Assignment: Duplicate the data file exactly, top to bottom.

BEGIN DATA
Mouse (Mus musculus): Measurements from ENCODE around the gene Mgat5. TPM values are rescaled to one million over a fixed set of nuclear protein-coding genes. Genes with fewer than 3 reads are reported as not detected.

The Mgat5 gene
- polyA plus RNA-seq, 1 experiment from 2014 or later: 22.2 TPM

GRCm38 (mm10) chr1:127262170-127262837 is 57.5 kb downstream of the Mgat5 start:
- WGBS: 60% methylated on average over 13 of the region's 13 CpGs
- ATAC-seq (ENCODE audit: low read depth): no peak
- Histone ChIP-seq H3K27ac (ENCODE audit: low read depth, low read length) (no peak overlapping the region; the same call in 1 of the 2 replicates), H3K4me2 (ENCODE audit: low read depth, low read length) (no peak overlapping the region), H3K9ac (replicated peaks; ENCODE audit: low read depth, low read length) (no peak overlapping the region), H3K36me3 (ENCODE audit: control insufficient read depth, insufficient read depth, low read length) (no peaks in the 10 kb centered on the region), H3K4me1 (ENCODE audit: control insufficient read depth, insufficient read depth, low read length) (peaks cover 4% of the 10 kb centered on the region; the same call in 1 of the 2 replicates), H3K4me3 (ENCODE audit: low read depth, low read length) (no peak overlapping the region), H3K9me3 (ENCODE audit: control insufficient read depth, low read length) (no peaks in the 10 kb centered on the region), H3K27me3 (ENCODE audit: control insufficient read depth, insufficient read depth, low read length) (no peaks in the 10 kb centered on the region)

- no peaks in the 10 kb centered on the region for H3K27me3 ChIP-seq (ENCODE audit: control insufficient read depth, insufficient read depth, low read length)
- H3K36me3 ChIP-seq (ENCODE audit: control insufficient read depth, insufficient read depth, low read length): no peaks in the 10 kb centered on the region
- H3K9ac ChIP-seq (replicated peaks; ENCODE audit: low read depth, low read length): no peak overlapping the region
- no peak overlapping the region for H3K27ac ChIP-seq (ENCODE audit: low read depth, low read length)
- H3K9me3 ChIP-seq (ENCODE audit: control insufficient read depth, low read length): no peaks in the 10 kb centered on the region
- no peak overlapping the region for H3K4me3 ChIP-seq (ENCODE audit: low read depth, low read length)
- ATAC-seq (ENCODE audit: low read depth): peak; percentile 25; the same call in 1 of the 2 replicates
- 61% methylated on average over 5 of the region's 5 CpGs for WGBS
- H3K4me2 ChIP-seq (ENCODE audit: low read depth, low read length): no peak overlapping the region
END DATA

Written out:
Mouse (Mus musculus): Measurements from ENCODE around the gene Mgat5. TPM values are rescaled to one million over a fixed set of nuclear protein-coding genes. Genes with fewer than 3 reads are reported as not detected.

The Mgat5 gene
- polyA plus RNA-seq, 1 experiment from 2014 or later: 22.2 TPM

GRCm38 (mm10) chr1:127262170-127262837 is 57.5 kb downstream of the Mgat5 start:
- WGBS: 60% methylated on average over 13 of the region's 13 CpGs
- ATAC-seq (ENCODE audit: low read depth): no peak
- Histone ChIP-seq H3K27ac (ENCODE audit: low read depth, low read length) (no peak overlapping the region; the same call in 1 of the 2 replicates), H3K4me2 (ENCODE audit: low read depth, low read length) (no peak overlapping the region), H3K9ac (replicated peaks; ENCODE audit: low read depth, low read length) (no peak overlapping the region), H3K36me3 (ENCODE audit: control insufficient read depth, insufficient read depth, low read length) (no peaks in the 10 kb centered on the region), H3K4me1 (ENCODE audit: control insufficient read depth, insufficient read depth, low read length) (peaks cover 4% of the 10 kb centered on the region; the same call in 1 of the 2 replicates), H3K4me3 (ENCODE audit: low read depth, low read length) (no peak overlapping the region), H3K9me3 (ENCODE audit: control insufficient read depth, low read length) (no peaks in the 10 kb centered on the region), H3K27me3 (ENCODE audit: control insufficient read depth, insufficient read depth, low read length) (no peaks in the 10 kb centered on the region)

- no peaks in the 10 kb centered on the region for H3K27me3 ChIP-seq (ENCODE audit: control insufficient read depth, insufficient read depth, low read length)
- H3K36me3 ChIP-seq (ENCODE audit: control insufficient read depth, insufficient read depth, low read length): no peaks in the 10 kb centered on the region
- H3K9ac ChIP-seq (replicated peaks; ENCODE audit: low read depth, low read length): no peak overlapping the region
- no peak overlapping the region for H3K27ac ChIP-seq (ENCODE audit: low read depth, low read length)
- H3K9me3 ChIP-seq (ENCODE audit: control insufficient read depth, low read length): no peaks in the 10 kb centered on the region
- no peak overlapping the region for H3K4me3 ChIP-seq (ENCODE audit: low read depth, low read length)
- ATAC-seq (ENCODE audit: low read depth): peak; percentile 25; the same call in 1 of the 2 replicates
- 61% methylated on average over 5 of the region's 5 CpGs for WGBS
- H3K4me2 ChIP-seq (ENCODE audit: low read depth, low read length): no peak overlapping the region